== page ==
How does your company approach loyalty? Take stock of your existing retention tactics and how customers currently interact with your products, services, and brand. Outlining your organization’s approach will help you select new partners but also potentially enrich relationships with existing partners.
China faces a growing air pollution problem — one of the consequences of its significant economic growth over the past two decades. Surrounded by a large number of coal-burning factories in Hebei province, Beijing faces ever-worsening smog. To tackle this problem, city government has implemented new policies and laws, such as the Beijing Air Pollution Control Regulations, that provide guidance to technology vendors developing smog control solutions.
Optimized Energy Management Is The Key To Reducing Air Pollution
Beijing’s government is focusing on air quality monitoring and has invited tech vendors like Baidu, IZP Technologies, and Yonyou to develop solutions. The city wants to show the source of pollutants and how they will disperse across Beijing a couple of days in advance — but that doesn’t do anything to reduce the smog itself. Rather, the key to reducing air pollution is changing how China consumes energy. For example, the government could use big data analytics to:
Optimize factories’ energy consumption. Asset-intensive industries like steel, cement, and chemicals face challenges in analyzing the vast amounts of data generated by energy-monitoring sensors and devices. Tech vendors like Cisco and IBM could leverage their Internet of Things data analysis technology to help customers turn this data into actionable insights. For example, one steel factory in Hebei province is considering technology that identifies when an oxygen furnace is wasting energy because the temperature of the output smoke is too high.
The entire Australia team is incredibly excited about this landmark event for Forrester. Here’s why:
The theme for this year’s event is “Winning In The Age Of The Customer.” What does this really mean? It’s simple, really. Empowered by digital platforms, your customers are free — free to act on their own needs and priorities, free to pick their own moments of engagement, free to design their own experiences — and free to ignore your own best efforts to shape and control all three. Forrester calls this new reality “the age of the customer.”
We’ll be releasing some brand-new research at the event that sheds light on the current state of customer experience management practices in Australia. While I don’t want to give away the ending, suffice it to say that Australian firms of all sizes are making customer experience a strategic priority. Firms across Australia increasingly have C-level executives driving their focus on CX, and they expect to get significant value from their efforts.
But not all firms are at the same level of maturity — or even awareness. While some are finding ways to pull ahead of competitors through CX differentiation, others have not even gotten started yet. That’s why we’ve tailored this event to show attendees the one sure path to CX maturity and provide detailed guidance on how to advance along that path.
Tencent’s news portal is one of the largest online news portals in China, with more than 25 channels covering all types of news. Tencent faces fierce competition, which it intends to combat by building its analytics competency. With the eyes of millions of Chinese soccer fans on the World Cup, Tencent has a chance to better target its news and reports by using social analytics — which the news portal did by launching a mini-site of World Cup 2014 coverage. More than 50 advertisers showed interest in the World Cup site, thinking that it would differentiate Tencent’s news offerings and draw more traffic. And they were right: The site got more than 3 million hits in the first week of the Cup.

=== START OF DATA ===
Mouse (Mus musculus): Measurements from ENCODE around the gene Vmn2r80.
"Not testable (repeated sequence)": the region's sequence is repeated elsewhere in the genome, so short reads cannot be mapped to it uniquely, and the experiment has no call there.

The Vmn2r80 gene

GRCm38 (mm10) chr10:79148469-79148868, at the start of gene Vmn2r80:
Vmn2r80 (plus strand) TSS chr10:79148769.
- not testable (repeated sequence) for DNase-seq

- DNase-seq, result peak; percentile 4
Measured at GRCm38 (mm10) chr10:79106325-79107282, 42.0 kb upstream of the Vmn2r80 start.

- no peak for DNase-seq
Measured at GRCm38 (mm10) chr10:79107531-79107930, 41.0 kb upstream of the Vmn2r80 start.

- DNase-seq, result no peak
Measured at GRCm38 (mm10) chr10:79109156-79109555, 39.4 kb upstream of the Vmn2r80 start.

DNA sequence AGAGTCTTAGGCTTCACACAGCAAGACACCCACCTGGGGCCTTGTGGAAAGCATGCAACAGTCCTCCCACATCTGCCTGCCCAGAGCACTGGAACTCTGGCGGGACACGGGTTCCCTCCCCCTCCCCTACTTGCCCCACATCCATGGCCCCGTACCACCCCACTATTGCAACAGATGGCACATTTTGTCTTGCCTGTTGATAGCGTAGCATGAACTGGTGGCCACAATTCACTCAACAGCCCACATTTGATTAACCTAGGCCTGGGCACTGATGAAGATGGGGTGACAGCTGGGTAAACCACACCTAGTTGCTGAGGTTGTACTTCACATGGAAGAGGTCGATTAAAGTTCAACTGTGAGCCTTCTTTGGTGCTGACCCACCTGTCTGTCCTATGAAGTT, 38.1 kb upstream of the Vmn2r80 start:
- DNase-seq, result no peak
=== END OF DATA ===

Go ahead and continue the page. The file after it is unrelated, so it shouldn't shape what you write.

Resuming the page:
Tencent now has the first social analytics website for sports in China. Supported by IBM’s Social Analytics engine and hosted in its SoftLayer data center in Hong Kong, the site aggregates data from most leading Chinese social platforms including Qzone, Renren, Sina Weibo, and Tencent Weibo. Full coverage of these social platforms can help Chinese businesses get a fuller picture of customers to better personalize and target offers. Tencent’s news editors also have a separate social analytics tool to find buzzwords or popular terms on social platforms and highlight these attention-getting phrases in their titles and articles.
This investment is delivering two major benefits to Tencent:
By now, most of you will have read or seen multiple media stories about Facebook's recently published mood manipulation study. There's a lot of debate about the ethical implications of the research, and several European data protection agencies have already announced investigations into whether Facebook violated local privacy laws with the study.
But we think the questions for marketers go deeper: how will this research, and user response to it, affect how brands are able to engage with their customers on Facebook? My colleague Nate Elliott and I have just published a Quick Take on the subject. Our high-level assertions:
While Facebook’s study crosses ethical lines, the data use is likely legitimate. Consumers are understandably outraged by why they perceive as an abuse of their postings. But Facebook’s Data Use Policy explicitly allows the firm to use data for internal research purposes. Still, the potential for users to abandon Facebook is real.
Facebook has novel data to analyze, and long term, that could change marketing practices significantly. The kinds of data that Facebook is starting to exploit are highly unique. It could actually combine evergreen affinities with contextually specific emotional states to change how brands buy media and measure performance.
But the short term implications may cut its opportunities off at the knees. If Facebook, with all of its research and experimentation, causes users to feel like lab rats, it’s possible that they will leave the site in droves. That outcome could severely limit brand reach — and that could signal the end of Facebook’s marketing customers, especially given today’s already reduced reach.